City/county Digest


April 07, 2006

City aims to boost sales of vacant homes

Baltimore officials will step up their effort to sell several thousand vacant properties acquired as part an ambitious city program intended to reduce the number of abandoned homes, Mayor Martin O'Malley told a meeting of mayors yesterday.

Speaking to a U.S. Conference of Mayors committee near the Inner Harbor, O'Malley said the city is using its Internet site to entice developers to purchase vacant properties, and officials said the city is considering plans to streamline its sales process.

The O'Malley administration says it has bought about 6,000 vacant properties under its Project 5000 program, announced in 2002 as a way to spur development. Of those, 1,000 have been sold and 2,000 are expected to be sold as part of developments that have begun.

"The disposition thing is what we wrestle with now," O'Malley said.

The mayor said the administration has focused on selling properties in neighborhoods where progress has been made, such as around the East Baltimore biotech park project north of the Johns Hopkins medical complex.

O'Malley said the city has been able to make progress on the issue only because political will has grown. He advised the mayors to set lofty redevelopment goals and not to be fearful of critics who raise questions if those goals are not met.

"We were a city that had been in decline for so many years and got sick and tired of being sick and tired," he said.

John Fritze

Baltimore: Federal court

Jury deliberations to continue today

Jurors will continue deliberations for a fourth day when they return today to U.S. District Court in Baltimore to decide the fate of two police officers accused of selling drugs on the city's west side.

Officers William A. King and Antonio L. Murray are charged with conspiring to rob and extort cocaine, heroin and marijuana - and drug-related proceeds - from suspects in late 2004 and early last year.

Defense lawyers countered that the officers were scapegoats for a department that lacks the resources and means to combat drug dealing and violence, and that their clients bent the rules out of necessity rather than for personal gain.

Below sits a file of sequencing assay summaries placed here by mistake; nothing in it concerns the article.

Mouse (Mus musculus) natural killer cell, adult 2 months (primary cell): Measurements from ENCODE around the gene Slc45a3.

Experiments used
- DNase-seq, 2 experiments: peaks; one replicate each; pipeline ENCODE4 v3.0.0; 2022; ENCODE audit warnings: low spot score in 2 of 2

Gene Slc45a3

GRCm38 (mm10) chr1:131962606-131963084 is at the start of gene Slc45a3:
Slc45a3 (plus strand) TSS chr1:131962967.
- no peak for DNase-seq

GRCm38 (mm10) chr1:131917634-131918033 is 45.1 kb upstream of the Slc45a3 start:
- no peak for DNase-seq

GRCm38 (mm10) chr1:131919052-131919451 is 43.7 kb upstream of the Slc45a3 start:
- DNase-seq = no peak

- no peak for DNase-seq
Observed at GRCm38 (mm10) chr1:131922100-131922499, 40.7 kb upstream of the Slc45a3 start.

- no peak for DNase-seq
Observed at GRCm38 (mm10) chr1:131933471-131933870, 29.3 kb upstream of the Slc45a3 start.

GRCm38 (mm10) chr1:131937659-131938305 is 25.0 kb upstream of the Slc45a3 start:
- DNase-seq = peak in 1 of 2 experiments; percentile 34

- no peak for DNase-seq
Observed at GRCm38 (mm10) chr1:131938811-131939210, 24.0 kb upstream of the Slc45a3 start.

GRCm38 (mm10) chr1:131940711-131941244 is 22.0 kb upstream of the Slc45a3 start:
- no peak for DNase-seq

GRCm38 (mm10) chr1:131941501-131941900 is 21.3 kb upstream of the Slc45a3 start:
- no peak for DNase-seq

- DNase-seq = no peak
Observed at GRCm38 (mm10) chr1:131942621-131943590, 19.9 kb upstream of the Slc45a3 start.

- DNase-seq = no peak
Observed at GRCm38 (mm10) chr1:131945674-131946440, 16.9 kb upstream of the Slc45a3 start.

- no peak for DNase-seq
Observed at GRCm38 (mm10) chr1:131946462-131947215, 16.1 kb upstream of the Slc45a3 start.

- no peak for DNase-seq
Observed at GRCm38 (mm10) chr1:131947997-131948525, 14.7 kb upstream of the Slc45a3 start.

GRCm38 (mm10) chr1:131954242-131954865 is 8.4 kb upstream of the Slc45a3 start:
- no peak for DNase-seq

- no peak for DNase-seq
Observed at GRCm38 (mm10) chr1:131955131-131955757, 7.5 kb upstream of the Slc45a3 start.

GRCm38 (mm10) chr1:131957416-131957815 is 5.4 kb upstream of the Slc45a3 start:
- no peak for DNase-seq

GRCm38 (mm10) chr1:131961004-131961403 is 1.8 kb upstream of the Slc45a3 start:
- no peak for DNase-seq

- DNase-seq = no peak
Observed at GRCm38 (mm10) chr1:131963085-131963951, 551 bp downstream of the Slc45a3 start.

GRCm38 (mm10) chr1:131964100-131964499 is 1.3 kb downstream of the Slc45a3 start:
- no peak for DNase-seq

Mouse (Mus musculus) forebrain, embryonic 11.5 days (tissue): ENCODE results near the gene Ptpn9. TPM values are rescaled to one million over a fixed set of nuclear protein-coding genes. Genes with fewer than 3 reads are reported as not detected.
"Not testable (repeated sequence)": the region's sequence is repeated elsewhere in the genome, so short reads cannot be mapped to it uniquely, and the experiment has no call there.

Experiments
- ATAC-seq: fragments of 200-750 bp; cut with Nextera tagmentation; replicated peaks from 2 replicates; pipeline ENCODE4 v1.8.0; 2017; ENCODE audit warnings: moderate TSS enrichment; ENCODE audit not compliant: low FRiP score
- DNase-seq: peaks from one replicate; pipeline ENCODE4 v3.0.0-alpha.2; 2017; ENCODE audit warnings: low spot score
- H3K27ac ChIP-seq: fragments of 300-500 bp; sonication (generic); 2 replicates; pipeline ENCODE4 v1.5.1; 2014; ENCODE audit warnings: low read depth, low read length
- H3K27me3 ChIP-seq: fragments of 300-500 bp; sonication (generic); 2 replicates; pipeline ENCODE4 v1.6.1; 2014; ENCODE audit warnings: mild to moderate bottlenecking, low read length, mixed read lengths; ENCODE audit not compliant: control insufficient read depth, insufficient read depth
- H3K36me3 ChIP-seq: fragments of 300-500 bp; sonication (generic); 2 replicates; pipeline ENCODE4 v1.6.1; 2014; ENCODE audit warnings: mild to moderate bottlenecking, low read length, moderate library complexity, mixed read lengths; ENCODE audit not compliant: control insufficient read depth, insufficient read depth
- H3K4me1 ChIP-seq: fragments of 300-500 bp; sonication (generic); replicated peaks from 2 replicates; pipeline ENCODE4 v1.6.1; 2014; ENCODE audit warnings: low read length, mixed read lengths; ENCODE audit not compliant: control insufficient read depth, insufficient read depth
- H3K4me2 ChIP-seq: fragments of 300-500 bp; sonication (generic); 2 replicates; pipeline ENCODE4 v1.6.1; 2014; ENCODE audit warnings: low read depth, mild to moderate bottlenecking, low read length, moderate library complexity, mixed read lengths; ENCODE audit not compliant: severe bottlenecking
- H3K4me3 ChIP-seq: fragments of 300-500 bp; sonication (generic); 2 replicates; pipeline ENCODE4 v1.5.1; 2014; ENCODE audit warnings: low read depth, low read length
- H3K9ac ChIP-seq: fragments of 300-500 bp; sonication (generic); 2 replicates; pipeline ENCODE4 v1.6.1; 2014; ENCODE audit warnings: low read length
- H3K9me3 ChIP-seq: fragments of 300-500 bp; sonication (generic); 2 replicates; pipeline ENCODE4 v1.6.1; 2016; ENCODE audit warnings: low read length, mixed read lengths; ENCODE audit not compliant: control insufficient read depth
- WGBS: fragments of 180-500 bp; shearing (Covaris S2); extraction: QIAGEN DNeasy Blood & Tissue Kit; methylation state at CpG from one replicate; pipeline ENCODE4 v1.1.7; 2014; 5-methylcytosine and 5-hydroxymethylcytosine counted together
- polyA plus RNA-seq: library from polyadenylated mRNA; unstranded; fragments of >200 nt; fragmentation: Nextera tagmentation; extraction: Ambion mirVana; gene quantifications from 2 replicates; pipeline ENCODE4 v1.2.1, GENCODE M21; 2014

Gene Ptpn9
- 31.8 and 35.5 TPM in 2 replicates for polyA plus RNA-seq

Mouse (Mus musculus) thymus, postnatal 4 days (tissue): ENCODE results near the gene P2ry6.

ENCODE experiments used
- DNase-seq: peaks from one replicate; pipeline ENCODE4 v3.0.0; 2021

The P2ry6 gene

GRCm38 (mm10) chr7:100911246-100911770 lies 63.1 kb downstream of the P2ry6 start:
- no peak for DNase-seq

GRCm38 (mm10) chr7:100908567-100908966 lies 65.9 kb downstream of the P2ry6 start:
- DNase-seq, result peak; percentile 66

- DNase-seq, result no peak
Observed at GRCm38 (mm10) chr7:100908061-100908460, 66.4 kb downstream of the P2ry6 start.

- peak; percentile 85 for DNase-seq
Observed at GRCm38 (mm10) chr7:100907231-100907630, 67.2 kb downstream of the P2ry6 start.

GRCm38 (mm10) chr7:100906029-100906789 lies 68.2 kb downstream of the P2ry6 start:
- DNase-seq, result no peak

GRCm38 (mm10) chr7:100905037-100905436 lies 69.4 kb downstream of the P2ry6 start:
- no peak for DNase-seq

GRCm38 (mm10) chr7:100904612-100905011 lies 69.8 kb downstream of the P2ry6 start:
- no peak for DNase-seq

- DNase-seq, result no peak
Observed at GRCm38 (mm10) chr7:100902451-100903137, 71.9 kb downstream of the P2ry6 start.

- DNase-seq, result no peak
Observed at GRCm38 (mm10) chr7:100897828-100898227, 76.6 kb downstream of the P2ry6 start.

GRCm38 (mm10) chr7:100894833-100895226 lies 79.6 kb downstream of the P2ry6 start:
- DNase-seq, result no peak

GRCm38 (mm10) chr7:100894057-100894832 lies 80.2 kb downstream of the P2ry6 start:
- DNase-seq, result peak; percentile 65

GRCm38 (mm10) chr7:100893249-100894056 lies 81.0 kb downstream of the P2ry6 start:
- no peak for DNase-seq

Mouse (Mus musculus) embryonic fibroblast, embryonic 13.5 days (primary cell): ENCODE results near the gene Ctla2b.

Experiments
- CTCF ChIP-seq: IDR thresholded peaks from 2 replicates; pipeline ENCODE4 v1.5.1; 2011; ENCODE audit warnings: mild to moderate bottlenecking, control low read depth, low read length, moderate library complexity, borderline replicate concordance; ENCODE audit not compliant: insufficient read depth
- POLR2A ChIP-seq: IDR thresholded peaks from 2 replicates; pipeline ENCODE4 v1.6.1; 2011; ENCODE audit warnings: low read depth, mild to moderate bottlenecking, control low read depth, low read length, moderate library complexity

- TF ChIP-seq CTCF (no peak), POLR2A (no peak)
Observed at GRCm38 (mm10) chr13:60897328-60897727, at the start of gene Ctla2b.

Yesterday, the jury again listened to conversations of the officers that were secretly recorded by the FBI in the first half of last year. They also asked the judge about their verdict form before leaving the courthouse about 4:30 p.m. without reaching a decision.

Matthew Dolan


Boychoir receives gift of $1 million

The Maryland State Boychoir announced yesterday that it has received a $1 million donation from a Swiss couple whose grandchildren are members. The donation from Emile and Marie-Jose Schneiter will go to renovate the Cathedral Church of St. Matthew in Mayfield, which will become the choir's home and will be used by other arts groups, said a news release from the choir. "This generous gift, which was made in memory of Francois-Andre Schneiter by his parents, was inspired by their belief in their grandsons' growth and development as individuals through singing," artistic director Frank Cimino said in a statement. The choir, in its 19th year, has members ages 7 to 19 and performs more than 60 times a year.

Reading device

Group to unveil aid to visually impaired

The National Federation of the Blind was scheduled today to unveil a new, hand-held reading device that will read printed pages to the visually impaired. The Kurzweil-National Federation of the Blind Reader, about the size of a personal digital organizer, is a combination digital camera and voice-activated reading unit, which can read a printed page. Ray Kurzweil, an inventor and developer who pioneered computer-to-voice technology, is to demonstrate the reader at 5:30 p.m. at the group's annual celebration at its headquarters at 1800 Johnson St. in South Baltimore.

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